Technically, the hospice movement is part of the diverse coalition opposing assisted suicide.
But people would be excused for being unaware of the hospice position since the organized movement has generally gone silent on the issue–in my view, abdicating its moral and ethical obligation to defend the lives of their patients.
I took a less harsh tone over at First Things today, but that is my message.
First, I distinguish between assisted suicide and hospice. From, “Hospice Defend Yourself:”
Hospice is about living, not dying. More precisely, hospice supports life with dignity for its patients and offers invaluable social and emotional support for patients’ families.
The foundational moral values of hospice are antithetical to everything the assisted-suicide movement represents…As palliative care expert (and self-described political progressive) Dr. Ira Byock recently wrote in the Los Angeles Times, “deliberately ending the lives of ill people represents a socially erosive response to basic human needs.”
Then, I note that the hospice movement generally–as opposed to some leading individuals, such as Byock–has gone silent in defending itself against the insidious corrosion of assisted suicide advocacy:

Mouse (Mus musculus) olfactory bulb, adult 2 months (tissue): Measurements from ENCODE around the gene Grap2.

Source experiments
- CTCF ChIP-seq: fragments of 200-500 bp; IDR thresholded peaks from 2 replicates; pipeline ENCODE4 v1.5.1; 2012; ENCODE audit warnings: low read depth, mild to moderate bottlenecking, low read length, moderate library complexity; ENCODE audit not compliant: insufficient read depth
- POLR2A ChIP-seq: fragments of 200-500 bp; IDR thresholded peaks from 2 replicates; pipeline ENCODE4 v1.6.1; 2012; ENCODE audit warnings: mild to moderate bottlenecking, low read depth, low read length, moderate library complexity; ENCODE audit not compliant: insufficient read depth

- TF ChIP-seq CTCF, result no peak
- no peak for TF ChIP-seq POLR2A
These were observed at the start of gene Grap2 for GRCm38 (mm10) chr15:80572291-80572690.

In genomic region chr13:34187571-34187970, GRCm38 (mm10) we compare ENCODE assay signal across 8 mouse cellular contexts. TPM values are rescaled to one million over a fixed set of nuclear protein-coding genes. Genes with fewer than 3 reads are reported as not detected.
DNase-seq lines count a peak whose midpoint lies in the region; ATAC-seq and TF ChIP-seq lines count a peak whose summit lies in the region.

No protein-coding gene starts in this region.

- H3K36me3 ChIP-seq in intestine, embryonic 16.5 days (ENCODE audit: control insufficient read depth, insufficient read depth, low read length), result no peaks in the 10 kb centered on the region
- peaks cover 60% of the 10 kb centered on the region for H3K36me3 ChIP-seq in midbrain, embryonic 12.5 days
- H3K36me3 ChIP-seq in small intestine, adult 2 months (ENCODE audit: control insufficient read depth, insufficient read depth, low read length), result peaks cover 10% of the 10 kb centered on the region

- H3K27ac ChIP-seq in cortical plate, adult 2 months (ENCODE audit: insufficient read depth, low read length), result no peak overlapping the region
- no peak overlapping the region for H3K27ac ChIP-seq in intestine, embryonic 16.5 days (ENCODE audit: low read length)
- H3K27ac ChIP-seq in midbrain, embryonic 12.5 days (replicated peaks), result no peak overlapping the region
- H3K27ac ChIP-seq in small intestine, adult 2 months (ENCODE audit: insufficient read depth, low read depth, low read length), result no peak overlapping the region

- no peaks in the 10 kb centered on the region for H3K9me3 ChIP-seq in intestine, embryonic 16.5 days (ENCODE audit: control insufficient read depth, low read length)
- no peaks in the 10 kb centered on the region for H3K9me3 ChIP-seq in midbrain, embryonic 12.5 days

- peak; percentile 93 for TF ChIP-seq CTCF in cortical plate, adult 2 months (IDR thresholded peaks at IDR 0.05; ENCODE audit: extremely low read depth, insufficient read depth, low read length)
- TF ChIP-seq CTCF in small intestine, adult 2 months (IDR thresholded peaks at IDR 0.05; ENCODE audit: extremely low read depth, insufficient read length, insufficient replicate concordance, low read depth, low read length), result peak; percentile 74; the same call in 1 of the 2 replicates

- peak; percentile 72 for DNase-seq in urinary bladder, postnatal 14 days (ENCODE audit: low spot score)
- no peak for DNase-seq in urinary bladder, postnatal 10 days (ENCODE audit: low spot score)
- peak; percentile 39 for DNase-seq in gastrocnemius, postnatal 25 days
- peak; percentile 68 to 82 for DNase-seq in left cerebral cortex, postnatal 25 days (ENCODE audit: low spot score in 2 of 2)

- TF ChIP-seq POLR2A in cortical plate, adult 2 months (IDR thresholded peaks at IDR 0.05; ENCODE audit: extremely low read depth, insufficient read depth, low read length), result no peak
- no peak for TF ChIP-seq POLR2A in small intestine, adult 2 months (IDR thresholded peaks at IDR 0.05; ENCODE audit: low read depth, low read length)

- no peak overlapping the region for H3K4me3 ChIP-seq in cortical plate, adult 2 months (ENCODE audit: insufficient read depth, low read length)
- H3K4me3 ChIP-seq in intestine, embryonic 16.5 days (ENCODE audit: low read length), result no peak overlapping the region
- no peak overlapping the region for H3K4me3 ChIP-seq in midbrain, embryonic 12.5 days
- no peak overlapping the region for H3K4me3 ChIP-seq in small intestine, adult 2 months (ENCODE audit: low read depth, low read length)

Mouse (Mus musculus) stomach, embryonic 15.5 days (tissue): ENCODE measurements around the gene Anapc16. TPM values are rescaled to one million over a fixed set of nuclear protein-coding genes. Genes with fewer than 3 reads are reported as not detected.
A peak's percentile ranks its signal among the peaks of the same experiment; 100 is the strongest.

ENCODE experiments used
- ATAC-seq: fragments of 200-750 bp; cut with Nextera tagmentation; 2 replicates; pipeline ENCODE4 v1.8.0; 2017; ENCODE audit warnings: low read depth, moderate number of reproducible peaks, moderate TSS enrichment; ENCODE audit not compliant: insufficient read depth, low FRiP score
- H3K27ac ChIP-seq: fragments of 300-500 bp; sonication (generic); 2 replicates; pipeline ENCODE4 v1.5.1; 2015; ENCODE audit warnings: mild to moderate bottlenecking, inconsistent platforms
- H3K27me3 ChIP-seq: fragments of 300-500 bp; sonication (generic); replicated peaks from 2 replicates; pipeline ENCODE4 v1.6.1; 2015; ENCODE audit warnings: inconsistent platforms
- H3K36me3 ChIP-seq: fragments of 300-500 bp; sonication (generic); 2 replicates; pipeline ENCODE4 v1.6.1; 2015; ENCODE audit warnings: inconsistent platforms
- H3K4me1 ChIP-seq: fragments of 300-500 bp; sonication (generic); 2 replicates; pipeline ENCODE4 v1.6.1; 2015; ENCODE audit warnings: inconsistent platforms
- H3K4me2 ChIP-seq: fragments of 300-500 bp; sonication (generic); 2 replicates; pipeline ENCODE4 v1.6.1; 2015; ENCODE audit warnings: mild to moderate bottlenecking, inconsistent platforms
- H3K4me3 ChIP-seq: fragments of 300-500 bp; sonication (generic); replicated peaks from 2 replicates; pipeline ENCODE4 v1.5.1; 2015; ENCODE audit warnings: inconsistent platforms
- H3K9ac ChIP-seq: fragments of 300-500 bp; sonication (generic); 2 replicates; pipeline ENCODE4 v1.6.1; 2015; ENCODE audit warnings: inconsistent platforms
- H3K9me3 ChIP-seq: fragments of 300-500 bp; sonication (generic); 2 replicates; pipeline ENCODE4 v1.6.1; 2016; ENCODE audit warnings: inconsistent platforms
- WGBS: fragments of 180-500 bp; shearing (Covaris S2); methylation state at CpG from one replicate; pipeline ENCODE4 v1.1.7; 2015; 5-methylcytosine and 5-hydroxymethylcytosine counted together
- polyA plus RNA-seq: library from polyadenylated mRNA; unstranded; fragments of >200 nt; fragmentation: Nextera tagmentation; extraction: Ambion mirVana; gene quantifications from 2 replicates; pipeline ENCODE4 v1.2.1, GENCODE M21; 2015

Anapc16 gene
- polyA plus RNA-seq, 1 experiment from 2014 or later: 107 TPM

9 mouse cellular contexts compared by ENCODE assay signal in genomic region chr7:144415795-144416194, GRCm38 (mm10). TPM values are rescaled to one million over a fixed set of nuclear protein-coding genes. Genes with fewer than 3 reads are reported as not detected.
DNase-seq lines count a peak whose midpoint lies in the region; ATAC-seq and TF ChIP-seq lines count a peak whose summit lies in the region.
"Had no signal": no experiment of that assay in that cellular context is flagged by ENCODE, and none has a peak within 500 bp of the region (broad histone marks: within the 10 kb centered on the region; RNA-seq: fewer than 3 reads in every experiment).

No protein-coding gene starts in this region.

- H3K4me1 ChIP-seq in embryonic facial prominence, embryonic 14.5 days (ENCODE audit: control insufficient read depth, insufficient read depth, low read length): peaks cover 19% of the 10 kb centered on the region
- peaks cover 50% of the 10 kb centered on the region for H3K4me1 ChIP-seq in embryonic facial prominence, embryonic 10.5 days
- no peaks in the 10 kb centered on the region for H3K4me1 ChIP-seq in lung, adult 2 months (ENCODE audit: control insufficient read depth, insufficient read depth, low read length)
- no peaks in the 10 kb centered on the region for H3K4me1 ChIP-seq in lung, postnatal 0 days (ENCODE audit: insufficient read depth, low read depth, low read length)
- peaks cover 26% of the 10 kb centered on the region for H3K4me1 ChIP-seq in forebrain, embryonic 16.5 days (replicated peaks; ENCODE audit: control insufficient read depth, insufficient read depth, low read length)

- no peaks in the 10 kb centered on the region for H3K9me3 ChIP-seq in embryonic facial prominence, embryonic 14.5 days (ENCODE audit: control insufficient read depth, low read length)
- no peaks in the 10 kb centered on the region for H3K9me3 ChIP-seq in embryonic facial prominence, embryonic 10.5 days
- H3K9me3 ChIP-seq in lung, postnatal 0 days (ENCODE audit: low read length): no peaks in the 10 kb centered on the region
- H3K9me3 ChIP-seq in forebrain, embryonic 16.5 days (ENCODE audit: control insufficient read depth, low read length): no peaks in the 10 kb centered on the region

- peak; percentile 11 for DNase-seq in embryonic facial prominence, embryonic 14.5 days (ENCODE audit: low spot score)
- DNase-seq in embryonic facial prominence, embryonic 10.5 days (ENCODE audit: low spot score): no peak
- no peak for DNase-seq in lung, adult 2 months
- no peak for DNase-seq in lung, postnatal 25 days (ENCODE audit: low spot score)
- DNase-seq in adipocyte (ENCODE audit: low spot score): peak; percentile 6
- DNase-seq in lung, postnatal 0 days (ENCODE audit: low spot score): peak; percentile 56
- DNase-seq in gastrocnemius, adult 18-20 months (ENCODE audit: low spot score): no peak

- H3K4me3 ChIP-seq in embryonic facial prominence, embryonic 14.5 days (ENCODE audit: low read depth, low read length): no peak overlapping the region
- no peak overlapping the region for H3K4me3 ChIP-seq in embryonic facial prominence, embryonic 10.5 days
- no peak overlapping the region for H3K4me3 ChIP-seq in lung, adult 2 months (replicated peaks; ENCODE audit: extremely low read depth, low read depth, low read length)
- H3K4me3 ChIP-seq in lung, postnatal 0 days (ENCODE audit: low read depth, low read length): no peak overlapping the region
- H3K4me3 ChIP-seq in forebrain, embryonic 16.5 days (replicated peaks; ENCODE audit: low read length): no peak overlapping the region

Perhaps movement administrators are afraid of controversy, losing donations, or appearing judgmental. Whatever the cause or causes, rather than rebut the noxious notion that suicide is “dignified”—which implies that living until natural death is somehow undignified—they have remained largely silent.
Hospice’s general fleeing from the contest has significant implications for those very people it should be defending:
This abdication of ethical responsibility from the hospice sector presents an existential threat to everything that Dame Cicely Saunders [the movement’s founder] created.
When suicide proponents boast that most of the people who have died by assisted suicide in Oregon were also in hospice (not Maynard, by the way; she rejected that option) and the hospice sector fails to note that suicide prevention is as essential to proper care for dying patients as morphine is for pain, it abandons the dying to those who would transform hospice into hemlock.
If that happens, hospice won’t be about living anymore. It will just be a place where people go to die.
Dying is stressful enough without having to contest against the cruel and insidious meme that your life isn’t worth living and the implication that dying naturally is less courageous–and dignified–than committing suicide.
LifeNews.com Note: Wesley J. Smith, J.D., is a special consultant to the Center for Bioethics and Culture and a bioethics attorney who blogs at Human Exeptionalism.